The Key West Mystique

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Fort Zach Sunrise 7-27-19

The best Key West beaches? They’re in the Florida Panhandle

By Linda Grist Cunningham, editor and proprietor

Linda Grist Cunningham is editor and proprietor of Key West Island News and KeyWestWatch Media LLC. She and her husband, a park ranger at Fort Zach, live in Key West with their Cat 5s.

07/26/2019

Coming to Key West for a beach break? Please. Don’t.

If you’re hunting great Florida beaches, head for the panhandle. Or the gulf coast. Or, maybe, depending on the way the wind is blowing and the sargassum flowing, you can try historical tourist meccas like Daytona, Fort Lauderdale, Miami. You might even have some luck at Bahia Honda in the Middle Keys. But, for heaven’s sake, don’t come to Key West for the beaches.

I know. I know. You’ve seen those marketing ads with glorious white sand stretching forever, rimmed by crystal clear water sparkling in the sun. Those are not in Key West. Might be a nearby off-shore island or sandbar at low tide. Might even be what I call a “tarted-up” section of Smathers or Higgs.

I’ll be blunt. Pick somewhere else. You’ll be disappointed in Key West’s beaches if you thought you were going to get a stereotypical tropical island paradise. I’ve got friends who visited one time and said never again. They’d spent weeks looking at advertising brochures showing magnificent beaches cheek-by-jowl with Duval Street. They’d planned every day to start with a short stroll out the front door, onto the beach and into the sunrise in peace and solitude, only to find they were crossing three lanes of South Roosevelt, climbing stairs to Smathers Beach, sharing the sand with countless others, listening to the island’s locals head for work in their autos and trucks and wondering whether they could get in a quarter mile jog before the beach ended.

Don’t get me wrong. I love Key West’s beaches. Especially Fort Zachary Taylor State Park on the island’s western tip. Our beaches are well-maintained, safe and perfect for a family outing or just sitting on the sand and watching the horizon. The summer sargassum challenges aside, Key West beaches are fine. But they are not what first-timers expect. For those beaches, go north. Go anywhere except here.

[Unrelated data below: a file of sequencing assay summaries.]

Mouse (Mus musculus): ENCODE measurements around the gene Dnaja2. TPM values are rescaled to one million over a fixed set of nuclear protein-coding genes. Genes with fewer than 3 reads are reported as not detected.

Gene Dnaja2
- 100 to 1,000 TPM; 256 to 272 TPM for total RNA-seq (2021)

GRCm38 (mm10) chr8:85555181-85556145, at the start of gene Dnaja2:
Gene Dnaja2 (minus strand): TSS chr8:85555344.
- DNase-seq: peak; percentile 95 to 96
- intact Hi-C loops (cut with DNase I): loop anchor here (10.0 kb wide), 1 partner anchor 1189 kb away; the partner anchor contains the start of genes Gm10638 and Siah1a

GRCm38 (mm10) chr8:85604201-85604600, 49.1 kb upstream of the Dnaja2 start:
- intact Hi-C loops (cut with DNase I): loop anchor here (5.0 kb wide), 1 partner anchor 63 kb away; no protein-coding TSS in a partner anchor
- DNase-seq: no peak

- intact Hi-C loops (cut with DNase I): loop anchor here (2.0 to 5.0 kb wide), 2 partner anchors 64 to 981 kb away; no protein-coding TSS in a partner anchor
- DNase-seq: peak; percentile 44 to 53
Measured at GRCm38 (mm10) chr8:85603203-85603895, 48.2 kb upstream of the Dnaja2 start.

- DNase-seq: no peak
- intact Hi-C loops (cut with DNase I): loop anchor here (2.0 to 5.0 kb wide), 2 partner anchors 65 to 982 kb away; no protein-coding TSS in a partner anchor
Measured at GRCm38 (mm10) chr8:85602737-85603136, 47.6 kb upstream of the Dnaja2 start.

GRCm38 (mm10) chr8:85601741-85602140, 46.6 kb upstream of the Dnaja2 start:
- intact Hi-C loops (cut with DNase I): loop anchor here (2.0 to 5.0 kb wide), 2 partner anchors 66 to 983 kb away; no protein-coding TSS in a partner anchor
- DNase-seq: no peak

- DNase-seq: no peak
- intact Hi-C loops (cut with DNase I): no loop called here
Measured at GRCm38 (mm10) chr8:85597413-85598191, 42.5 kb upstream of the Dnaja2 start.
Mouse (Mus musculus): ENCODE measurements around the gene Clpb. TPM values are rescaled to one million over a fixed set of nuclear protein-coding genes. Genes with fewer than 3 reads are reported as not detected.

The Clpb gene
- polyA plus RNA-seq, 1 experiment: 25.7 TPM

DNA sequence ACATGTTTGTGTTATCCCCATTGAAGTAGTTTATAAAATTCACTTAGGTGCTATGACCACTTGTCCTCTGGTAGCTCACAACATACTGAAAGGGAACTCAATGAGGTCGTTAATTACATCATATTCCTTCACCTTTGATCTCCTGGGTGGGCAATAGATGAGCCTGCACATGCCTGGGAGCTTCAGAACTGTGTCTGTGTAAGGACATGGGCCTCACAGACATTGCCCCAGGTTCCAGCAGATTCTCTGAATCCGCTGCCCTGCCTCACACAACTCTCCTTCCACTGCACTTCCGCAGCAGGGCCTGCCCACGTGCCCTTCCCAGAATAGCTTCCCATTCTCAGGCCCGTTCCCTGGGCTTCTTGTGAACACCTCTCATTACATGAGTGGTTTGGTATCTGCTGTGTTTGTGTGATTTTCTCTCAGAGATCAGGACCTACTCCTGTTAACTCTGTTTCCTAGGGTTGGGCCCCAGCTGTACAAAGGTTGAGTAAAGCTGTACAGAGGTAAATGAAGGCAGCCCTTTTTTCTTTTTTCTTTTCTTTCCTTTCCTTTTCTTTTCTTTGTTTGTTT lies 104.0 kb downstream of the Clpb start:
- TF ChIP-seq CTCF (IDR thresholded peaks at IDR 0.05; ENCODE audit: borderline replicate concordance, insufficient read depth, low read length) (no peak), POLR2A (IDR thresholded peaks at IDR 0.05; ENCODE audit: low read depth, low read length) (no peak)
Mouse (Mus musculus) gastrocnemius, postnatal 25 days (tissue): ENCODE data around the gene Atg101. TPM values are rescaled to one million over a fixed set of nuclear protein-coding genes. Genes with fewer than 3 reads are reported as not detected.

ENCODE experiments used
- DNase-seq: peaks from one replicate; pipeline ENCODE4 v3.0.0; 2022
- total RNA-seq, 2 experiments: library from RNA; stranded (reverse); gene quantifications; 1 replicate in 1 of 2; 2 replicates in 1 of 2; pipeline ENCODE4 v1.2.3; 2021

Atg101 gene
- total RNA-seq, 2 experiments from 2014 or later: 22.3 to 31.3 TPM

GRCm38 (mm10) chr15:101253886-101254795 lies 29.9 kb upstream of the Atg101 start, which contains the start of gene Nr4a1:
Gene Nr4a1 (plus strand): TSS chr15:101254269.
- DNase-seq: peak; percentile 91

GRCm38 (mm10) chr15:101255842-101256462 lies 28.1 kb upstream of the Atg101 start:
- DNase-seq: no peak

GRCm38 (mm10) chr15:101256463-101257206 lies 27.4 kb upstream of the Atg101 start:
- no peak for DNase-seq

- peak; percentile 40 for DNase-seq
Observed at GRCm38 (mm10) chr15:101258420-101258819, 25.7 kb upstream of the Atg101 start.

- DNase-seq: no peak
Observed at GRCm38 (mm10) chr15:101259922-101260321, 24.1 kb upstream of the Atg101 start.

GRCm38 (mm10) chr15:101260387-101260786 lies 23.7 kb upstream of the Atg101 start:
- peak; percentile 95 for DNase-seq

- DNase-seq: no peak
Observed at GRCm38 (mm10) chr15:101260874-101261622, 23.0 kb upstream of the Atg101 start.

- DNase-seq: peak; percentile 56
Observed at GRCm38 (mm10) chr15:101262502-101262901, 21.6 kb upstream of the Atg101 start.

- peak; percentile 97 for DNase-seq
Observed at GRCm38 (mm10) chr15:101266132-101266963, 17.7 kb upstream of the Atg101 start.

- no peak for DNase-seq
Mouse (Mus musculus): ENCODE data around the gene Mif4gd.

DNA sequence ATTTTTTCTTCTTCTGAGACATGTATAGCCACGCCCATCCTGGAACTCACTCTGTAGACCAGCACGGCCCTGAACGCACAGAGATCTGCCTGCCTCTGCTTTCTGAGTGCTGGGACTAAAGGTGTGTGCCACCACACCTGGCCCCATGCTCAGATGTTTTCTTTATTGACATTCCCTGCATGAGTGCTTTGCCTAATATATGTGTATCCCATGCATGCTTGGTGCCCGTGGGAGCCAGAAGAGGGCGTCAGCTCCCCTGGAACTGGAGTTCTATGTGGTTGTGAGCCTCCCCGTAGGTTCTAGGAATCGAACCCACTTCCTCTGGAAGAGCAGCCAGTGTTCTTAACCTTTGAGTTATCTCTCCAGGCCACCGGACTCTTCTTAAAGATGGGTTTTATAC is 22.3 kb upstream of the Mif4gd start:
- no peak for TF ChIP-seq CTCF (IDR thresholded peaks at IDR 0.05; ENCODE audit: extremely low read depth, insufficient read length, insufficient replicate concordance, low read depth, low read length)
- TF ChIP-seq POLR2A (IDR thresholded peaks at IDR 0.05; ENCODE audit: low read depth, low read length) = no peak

What should you expect?

No waves. Key West is protected on the ocean-side by the Great Florida Reef, the third-largest coral reef in the world. That barrier reef absorbs wave action and keeps the Atlantic inside the reef almost as quiet as a lake — except in hurricanes, of course. Don’t plan on surfing — board or body. The reef is located inside the Florida Keys National Marine Sanctuary; and, it’s deeply in danger. Reef Relief, a local not-for-profit advocacy organization, is one of many working to protect and restore the reef.

Limited sand. No waves, remember? So, no naturally occurring sand. Every grain of sand on our beaches comes from somewhere else. We truck in sand every year (when there’s money to spare) to every beach. And that makes our beaches lovely, if small. Until the next big storm washes it out to sea. That happened at Fort Zach right after Hurricane Irma in September 2017. Irma took out most of Zach’s beaches, so the state paid for about 150 truckloads of white, sugar sand. For about three weeks, those beaches were glorious. Until a pretty routine storm barrelled in and washed the pretty stuff out, leaving Zach with its usual “cliffs” down to the water’s edge — and requiring a return of water shoe wearing.